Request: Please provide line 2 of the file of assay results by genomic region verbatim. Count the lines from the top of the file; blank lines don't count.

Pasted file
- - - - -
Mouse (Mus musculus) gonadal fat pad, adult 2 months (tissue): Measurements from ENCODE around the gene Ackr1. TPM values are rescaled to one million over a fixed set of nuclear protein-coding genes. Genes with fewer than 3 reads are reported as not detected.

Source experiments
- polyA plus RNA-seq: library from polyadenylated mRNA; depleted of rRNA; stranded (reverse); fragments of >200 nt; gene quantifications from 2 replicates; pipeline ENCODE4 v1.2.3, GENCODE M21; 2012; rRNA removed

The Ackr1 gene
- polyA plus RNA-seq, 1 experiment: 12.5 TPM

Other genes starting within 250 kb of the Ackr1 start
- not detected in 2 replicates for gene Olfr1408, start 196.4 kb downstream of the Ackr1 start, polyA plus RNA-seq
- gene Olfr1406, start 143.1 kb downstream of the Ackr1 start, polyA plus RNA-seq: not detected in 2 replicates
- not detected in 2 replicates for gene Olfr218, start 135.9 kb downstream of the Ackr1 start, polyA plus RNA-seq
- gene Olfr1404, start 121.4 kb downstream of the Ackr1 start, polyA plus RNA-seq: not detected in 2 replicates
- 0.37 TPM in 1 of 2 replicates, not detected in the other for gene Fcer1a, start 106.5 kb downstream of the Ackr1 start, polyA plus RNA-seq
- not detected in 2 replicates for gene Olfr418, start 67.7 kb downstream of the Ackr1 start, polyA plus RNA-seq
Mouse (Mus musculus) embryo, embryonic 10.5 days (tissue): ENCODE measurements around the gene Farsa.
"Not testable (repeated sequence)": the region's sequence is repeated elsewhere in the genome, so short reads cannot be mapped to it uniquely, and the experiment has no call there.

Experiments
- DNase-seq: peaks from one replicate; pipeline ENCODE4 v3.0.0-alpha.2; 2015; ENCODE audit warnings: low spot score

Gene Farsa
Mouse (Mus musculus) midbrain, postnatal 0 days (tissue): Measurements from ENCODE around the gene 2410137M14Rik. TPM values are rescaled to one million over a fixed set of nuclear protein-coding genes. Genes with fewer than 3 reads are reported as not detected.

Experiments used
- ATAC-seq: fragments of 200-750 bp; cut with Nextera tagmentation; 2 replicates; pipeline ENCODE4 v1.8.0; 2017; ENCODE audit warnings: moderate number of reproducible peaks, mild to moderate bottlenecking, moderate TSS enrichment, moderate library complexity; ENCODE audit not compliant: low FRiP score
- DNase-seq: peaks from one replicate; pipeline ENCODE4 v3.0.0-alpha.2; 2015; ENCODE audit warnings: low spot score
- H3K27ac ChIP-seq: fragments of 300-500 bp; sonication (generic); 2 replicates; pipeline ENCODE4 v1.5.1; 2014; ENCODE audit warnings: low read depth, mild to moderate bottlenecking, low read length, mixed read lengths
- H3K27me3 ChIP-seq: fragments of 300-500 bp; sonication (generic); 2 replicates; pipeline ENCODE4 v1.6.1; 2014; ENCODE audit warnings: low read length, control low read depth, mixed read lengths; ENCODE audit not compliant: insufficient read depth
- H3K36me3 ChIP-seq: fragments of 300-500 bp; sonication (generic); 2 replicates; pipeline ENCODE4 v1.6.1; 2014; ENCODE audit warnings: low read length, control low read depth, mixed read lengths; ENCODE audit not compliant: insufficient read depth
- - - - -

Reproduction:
Source experiments